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Chapter 60

"You are insane," growled Gustav Adolf. He waved his heavy hand in a circle. "Your mind is as jumbled as this room."

The library was still a scene of semiwreckage. The students had not finished rearranging the books when Mike had arrived at the school and immediately insisted on a private meeting with "Captain Gars." There were now only three people in the room: Mike, Gustav and Rebecca. All of them were seated on armchairs arranged in a half circle.

The king glared at the tall man sitting across from him. Blue eyes locked against blue eyes. "A madman!"

Mike's German was more than good enough to understand. He didn't wait for Rebecca's translation before matching the royal glare with one of his own.

"Am I?" Snorting, almost sneering: "Or is the true madman a Swedish king who thinks he can establish a Corpus Evangelicorum in central Europe? A Protestant confederation—when most of his Protestant allies are unwilling and his own conquered territory consists mainly of Catholics?"

After Rebecca translated, Mike stretched out his hand and swept it south by west. The fact that his finger was actually pointing at bookcases in a library did not prevent the monarch from understanding the gesture.

"What do you propose to do with Franconia?" he demanded. "Or the 'Priests' Alley'?"

The king was silent. Mike pressed on. "Or with the Palatinate—both the Upper and the Lower? Or with Swabia and Württemburg?"

Gustav's heavy jaws tightened. "There must be an established church."

Again, Mike didn't need to wait for the translation. He shrugged his shoulders. "For a Corpus Evangelicorum, well and good. As long as it's restricted to Lutheran north Germany. Pomerania and Mecklenburg you control directly. Brandenburg–Prussia and Saxony are technically your allies. If you can convince them to join, Lutheranism is not an issue."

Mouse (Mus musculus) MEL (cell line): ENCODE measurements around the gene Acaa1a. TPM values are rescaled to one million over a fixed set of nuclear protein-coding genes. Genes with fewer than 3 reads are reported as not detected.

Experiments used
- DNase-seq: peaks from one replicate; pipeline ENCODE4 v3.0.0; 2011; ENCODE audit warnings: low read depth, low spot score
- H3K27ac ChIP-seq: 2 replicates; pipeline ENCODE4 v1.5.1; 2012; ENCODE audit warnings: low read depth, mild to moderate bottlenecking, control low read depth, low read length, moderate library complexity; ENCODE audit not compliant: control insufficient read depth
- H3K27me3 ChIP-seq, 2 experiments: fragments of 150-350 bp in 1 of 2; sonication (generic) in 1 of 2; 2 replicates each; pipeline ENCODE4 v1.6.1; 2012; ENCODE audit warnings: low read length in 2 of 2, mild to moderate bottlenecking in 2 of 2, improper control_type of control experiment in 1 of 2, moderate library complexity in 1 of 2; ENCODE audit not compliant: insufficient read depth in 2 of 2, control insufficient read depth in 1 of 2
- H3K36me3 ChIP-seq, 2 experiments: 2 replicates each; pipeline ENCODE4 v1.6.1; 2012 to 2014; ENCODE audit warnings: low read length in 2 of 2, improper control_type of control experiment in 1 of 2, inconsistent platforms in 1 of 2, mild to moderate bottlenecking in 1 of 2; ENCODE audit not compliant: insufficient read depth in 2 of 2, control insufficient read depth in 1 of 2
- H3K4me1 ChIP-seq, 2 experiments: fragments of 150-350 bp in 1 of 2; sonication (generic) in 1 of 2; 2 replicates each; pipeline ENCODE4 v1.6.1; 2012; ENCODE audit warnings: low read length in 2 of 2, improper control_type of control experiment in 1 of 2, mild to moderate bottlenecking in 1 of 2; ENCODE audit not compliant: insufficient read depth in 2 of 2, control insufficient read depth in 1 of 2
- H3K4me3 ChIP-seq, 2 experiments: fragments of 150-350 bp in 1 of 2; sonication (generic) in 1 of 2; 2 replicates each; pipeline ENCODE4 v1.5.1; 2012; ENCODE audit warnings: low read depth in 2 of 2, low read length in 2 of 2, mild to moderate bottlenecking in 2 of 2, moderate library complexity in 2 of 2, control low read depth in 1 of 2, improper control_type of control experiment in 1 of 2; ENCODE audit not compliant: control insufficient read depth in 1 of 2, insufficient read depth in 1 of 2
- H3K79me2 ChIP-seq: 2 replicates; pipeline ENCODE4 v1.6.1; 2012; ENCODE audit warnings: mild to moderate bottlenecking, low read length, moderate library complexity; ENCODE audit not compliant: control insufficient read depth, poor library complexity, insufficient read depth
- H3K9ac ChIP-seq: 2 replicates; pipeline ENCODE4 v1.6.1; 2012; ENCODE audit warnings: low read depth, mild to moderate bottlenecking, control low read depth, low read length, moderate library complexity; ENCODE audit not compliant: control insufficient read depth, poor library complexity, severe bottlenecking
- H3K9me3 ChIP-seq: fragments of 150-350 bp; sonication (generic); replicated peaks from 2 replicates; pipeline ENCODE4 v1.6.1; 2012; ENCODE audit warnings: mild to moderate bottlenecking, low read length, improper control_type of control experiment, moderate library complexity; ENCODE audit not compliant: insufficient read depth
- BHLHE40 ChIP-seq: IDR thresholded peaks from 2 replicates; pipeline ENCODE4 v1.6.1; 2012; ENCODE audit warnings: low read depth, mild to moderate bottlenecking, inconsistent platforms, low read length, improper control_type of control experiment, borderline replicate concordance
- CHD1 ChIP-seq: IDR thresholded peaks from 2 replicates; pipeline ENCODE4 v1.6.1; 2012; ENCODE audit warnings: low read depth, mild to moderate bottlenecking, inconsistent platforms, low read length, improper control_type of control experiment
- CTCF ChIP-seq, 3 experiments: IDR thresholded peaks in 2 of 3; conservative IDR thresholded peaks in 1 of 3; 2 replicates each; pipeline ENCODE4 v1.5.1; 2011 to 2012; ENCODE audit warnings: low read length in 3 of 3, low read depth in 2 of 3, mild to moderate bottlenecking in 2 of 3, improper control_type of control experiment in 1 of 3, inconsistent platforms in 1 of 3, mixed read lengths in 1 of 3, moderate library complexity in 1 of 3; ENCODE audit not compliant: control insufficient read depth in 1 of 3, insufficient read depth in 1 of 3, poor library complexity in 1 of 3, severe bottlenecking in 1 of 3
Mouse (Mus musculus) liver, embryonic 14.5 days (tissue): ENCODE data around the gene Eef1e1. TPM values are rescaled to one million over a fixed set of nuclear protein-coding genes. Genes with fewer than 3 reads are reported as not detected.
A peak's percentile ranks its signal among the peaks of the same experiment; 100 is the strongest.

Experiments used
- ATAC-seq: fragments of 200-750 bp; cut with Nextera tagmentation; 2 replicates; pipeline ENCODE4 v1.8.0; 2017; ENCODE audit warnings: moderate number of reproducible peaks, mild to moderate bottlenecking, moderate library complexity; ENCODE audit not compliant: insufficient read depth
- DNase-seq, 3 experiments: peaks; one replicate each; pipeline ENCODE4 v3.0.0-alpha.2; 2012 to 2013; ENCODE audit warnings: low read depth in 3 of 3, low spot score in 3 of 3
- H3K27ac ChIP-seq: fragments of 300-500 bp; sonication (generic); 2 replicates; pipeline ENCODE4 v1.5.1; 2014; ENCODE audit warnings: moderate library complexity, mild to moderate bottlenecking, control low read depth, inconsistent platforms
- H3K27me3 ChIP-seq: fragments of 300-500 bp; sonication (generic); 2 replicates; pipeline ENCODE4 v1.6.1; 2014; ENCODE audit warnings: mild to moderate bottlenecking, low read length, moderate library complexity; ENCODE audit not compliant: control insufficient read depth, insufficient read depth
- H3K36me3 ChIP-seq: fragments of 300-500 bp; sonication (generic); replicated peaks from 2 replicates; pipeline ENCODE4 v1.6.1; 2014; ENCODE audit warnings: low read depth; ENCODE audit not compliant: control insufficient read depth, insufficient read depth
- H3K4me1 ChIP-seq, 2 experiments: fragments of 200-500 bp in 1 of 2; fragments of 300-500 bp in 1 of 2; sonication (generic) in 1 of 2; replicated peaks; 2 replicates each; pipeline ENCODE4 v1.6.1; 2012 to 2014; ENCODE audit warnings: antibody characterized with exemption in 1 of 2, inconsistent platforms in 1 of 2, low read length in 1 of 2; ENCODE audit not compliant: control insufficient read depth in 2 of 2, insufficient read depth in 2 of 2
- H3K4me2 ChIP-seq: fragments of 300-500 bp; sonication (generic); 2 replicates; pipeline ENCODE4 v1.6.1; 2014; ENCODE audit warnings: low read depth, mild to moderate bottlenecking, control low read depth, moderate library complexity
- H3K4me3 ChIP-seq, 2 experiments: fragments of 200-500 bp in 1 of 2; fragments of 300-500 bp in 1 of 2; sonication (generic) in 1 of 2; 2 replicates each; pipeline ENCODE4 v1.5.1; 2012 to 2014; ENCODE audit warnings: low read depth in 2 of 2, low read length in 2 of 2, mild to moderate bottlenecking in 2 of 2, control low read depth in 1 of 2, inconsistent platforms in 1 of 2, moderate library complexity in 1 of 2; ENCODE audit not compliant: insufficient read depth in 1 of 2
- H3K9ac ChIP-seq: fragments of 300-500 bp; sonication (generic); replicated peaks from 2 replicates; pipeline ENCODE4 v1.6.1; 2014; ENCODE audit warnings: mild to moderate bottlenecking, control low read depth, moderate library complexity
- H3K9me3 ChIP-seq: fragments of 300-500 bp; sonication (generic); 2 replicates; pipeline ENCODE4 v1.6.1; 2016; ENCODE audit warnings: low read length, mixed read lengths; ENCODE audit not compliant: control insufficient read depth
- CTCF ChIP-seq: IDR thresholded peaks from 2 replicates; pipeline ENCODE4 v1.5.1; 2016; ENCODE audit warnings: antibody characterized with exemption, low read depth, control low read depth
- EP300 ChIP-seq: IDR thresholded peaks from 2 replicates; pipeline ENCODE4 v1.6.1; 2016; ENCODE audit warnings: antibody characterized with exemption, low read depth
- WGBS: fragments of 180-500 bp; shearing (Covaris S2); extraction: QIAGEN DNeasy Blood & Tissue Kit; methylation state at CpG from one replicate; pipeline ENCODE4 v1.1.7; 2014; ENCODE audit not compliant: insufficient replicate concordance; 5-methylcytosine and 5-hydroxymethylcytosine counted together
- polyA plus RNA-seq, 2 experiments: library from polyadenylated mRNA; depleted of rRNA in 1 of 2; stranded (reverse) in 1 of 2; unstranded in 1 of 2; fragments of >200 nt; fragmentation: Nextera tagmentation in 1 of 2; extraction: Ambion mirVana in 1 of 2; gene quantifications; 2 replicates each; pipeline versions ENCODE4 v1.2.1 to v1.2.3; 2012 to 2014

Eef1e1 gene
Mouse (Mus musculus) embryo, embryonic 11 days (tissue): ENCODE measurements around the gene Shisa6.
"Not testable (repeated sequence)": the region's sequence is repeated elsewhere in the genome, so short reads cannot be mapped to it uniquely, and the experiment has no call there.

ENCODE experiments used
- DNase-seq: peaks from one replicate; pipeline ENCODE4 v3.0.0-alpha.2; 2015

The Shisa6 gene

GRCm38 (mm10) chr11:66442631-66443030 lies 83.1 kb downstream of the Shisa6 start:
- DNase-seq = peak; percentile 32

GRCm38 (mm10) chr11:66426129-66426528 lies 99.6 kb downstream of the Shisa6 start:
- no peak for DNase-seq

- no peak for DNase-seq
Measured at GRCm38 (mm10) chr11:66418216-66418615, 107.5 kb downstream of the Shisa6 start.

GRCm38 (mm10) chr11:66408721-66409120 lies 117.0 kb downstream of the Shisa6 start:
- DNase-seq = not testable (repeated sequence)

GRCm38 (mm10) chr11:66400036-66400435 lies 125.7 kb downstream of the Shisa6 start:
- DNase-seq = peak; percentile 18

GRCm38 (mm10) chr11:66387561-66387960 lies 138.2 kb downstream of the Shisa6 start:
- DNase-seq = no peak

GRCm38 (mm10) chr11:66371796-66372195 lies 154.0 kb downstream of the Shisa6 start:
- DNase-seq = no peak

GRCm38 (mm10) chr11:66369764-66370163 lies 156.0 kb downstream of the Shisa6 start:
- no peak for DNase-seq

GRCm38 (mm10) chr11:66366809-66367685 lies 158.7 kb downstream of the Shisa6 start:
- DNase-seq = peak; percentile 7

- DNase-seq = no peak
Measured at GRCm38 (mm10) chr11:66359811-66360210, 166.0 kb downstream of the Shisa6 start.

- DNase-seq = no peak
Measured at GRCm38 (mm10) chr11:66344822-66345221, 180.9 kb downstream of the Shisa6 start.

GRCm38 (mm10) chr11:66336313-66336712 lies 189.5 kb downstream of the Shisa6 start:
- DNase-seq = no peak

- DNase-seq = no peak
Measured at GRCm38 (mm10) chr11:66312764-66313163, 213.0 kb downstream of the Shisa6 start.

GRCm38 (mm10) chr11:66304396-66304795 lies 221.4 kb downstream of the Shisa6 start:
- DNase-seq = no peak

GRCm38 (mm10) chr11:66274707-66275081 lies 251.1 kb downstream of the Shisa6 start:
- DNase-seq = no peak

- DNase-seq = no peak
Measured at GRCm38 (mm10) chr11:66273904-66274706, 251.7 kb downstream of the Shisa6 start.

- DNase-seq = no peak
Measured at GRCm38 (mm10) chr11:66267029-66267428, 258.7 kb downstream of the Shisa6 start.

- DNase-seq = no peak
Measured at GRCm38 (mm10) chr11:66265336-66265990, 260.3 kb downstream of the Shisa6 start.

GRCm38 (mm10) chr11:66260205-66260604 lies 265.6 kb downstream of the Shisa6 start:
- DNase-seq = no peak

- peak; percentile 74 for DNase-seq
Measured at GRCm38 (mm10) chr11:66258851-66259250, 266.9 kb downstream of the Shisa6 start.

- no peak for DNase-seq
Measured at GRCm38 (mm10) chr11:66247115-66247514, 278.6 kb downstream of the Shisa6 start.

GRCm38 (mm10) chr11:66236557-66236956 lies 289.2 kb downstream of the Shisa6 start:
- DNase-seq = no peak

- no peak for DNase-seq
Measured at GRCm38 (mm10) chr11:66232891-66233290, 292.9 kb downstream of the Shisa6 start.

Mike waited for Rebecca to translate. The king glowered at the use of the word "technically," but issued no verbal protest. What was there to say?

Mike continued. "But how do you propose to establish Lutheranism as the official church of central Germany? Most of which, except for Hesse-Kassel and Thuringia, is Catholic."

The king was now glaring fiercely. Mike matched the glare. "And we control Thuringia. And we will not accept an established church. The separation of church and state is one of our fundamental principles!"




Rebecca managed not to laugh. Just barely. Melissa had once explained to her the "modern" notion of the so-called alpha male. At the time, Rebecca had found the logic of the argument highly suspect. But now, watching her husband and the king of Sweden, she admitted that the concept had a certain validity. Other than the fact that they were matching wills over power rather than females, the two men in the library reminded her of nothing so much as a pair of bull walruses during mating season.

She decided to intervene with the voice of feminine reason. Rebecca wasn't quite certain where Michael was going with his argument—they had barely had time to exchange an embrace and a few words before he insisted on this private meeting with "Captain Gars"—but she thought she could guess. Many times—many times—Michael had spoken to her of his greatest fear. That the new United States he was trying to forge would become another of Europe's tyrants instead of a school for humanity's future.